What Constitutes a Blog Post?

Twice today I’ve retweeted something I felt was worthy of letting my followers know.  Both times the links in the retweet went to someone’s blog post that was pretty much nothing other than a link to the original article or blog post.  Being the devil that I am and because I want the original author to get credit, I retweeted but changed the link so it went to the ORIGINAL article/post.

This got me thinking – what constitutes a blog post?  I mean with sites like Twitter, Facebook, Digg, Diigo, Delicious, and apps like ShareThis is it necessary (or even right) to create a blog post that only links to the original article with little to no content added by you?  Are we really using blogs in the right manner if posts become a version of the aforementioned sites?

Curious, what constitutes a blog post for you?

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What I Meant To Say

Image representing Twitter as depicted in Crun...
Image via CrunchBase

Why is it that you always think of the perfect thing to say after the fact?  Last night was no exception.  I taught an overview of Twitter and all the good things came to me after the class had left.  I’m left feeling as if I let them down by not passing along this info.  I had so much in my head, so much I had planned to show and talk about but somehow there is never enough time.

So here is a list of things I hope I pointed out but in case I didn’t:

  • Your follower/following ratio – this ratio should not be horribly lopsided.  5 followers but following 500 isn’t good.  More than likely that person is just in it for the numbers (so folks just want to have the most followers but aren’t really using Twitter correctly).
  • Before you follow – view their profile.  Is their bio filled out?  Who are they following?  What is their follower/following ratio?  Read some of their tweets, all of them help you to decide is this person really someone I want to follow.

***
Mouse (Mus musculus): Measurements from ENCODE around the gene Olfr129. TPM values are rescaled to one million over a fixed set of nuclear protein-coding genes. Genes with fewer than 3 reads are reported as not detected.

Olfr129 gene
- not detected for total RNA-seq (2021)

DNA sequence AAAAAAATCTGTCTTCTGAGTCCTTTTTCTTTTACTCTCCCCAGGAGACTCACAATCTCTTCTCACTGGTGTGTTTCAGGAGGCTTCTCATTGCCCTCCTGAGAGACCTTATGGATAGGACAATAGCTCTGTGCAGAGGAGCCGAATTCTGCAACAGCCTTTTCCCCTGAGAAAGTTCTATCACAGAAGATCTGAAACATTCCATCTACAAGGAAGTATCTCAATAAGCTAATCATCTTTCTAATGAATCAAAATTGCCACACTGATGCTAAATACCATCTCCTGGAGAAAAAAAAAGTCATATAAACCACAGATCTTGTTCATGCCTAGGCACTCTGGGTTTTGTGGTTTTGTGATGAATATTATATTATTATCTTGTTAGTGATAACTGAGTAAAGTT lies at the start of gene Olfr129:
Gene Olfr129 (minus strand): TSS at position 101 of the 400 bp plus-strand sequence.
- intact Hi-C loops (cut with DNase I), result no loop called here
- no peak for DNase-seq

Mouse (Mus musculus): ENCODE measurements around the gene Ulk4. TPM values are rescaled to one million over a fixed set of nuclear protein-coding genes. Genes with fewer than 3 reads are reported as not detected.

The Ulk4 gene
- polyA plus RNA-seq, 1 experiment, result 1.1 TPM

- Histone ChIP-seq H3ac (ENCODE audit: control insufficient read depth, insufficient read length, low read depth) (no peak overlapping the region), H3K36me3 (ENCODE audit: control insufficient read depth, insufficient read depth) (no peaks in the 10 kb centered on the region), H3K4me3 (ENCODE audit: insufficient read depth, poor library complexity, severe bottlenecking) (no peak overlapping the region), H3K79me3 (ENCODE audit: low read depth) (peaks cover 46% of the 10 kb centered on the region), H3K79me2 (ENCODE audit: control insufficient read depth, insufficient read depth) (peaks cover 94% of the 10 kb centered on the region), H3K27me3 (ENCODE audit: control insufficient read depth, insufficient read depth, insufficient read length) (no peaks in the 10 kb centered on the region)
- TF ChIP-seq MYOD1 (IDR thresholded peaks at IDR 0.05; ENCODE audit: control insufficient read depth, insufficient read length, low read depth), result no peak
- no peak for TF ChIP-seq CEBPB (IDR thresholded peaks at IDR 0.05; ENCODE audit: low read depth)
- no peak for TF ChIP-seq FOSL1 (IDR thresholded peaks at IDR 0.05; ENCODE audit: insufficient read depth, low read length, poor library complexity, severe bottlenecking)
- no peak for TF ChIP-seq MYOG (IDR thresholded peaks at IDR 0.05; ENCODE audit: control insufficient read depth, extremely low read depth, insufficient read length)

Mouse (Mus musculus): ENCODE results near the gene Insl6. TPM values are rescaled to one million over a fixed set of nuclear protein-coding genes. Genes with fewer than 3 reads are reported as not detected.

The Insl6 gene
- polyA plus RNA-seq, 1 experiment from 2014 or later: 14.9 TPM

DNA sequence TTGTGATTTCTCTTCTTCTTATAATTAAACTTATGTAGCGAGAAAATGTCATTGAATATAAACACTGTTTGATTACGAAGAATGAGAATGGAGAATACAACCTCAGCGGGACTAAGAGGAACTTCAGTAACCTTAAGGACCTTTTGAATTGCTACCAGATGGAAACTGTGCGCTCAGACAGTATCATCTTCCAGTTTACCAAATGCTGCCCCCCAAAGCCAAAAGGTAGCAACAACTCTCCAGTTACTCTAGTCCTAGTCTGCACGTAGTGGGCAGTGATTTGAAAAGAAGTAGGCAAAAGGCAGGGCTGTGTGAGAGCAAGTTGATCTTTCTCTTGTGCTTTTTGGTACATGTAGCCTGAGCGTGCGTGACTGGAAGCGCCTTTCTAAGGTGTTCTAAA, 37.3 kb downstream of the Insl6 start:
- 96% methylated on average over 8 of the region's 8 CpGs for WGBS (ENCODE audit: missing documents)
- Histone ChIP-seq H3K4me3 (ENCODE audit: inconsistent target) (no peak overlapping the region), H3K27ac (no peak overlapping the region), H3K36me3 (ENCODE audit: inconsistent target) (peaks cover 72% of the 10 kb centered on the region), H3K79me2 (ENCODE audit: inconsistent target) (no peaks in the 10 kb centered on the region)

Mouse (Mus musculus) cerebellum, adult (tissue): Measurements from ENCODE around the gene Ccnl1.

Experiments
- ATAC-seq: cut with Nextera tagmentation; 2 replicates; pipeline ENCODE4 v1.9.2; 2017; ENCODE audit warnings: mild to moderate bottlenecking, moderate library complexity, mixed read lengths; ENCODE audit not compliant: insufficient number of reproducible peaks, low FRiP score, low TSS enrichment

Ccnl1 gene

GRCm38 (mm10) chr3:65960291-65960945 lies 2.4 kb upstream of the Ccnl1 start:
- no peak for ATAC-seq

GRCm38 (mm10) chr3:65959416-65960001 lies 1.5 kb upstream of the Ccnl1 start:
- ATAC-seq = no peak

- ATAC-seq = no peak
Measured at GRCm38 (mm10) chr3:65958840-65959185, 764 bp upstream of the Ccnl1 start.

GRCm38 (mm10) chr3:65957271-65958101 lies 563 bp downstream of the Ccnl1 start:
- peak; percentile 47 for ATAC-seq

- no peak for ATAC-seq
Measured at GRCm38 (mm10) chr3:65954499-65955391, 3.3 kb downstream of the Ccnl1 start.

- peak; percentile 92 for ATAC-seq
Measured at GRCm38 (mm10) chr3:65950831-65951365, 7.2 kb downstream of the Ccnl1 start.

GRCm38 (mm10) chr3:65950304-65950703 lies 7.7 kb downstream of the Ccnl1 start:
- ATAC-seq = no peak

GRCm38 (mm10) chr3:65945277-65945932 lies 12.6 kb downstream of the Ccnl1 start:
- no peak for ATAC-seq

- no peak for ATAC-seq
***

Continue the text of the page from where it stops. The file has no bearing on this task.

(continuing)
• Twitter vs. Facebook – Twitter is more informational.  Facebook is more fun.  Each has it’s place and they can connect (have Twitter update your status on Facebook) but I don’t get the same level of information on Facebook as I do on Twitter.
  • To understand Twitter you need to use Twitter.  Not that the concept is so hard to grasp just that it can have so many applications depending on what you want from it.
  • I did say this but feel I should elaborate – Twitter is what you get out of it.  I use it to stay on top of trends (professionally or just what’s going on in the world), I use it to stay informed (following BBCnews, BreakingNews, NyTimes as well as several experts in the social media arena), I use it to connect to others in my profession, I use it for note taking (I’ve live blogged a photography class I attend at the library just using Twitter.  Because I hashtagged my Tweets I was able to go back later and put all my notes into a cohesive blog post).
  • Use Twitter for what you want but be real.  If you want to connect with other like minded folks, Twitter is great for that.  If you want to promote your business, non-profit, favorite charity, etc. it is also great for that.  Just beware.  Don’t be an institution.  People want to follow real people no matter whether is it a Mom who is looking to connect to other stay at home Moms or it is a Fortune 500 company trying to connect with their customers.  Let your personality shine through on your tweets.  Don’t be stuffy.  Also don’t make it all about you – engage a conversation with your customers.  Make yourself approachable.  Twitter is just another doorway into your business – good customer service extends to the web as well.
  • Protecting your tweets isn’t always a good thing.  If you are out on the social web the point is to share.  I understand about wanting to be in control of what you share with others.  Protecting your tweets just puts another layer between you and the people/customers who may want to follow you.  This also keeps your tweets out of searches.  So if I search for dog grooming and your are a dog groomer with protected tweets I’m not going to see you and you may miss an opportunity for business.  What are you protecting?  Think twice before you protect your tweets.
  • Be patient.  Give it a try.  Twitter wasn’t built in a day.  You need to try it on, take it out for a test drive, kick the tires a little bit before you decide.  The social web has a web site for everyone – Twitter maybe for you or it may not.  But at least give it a try.
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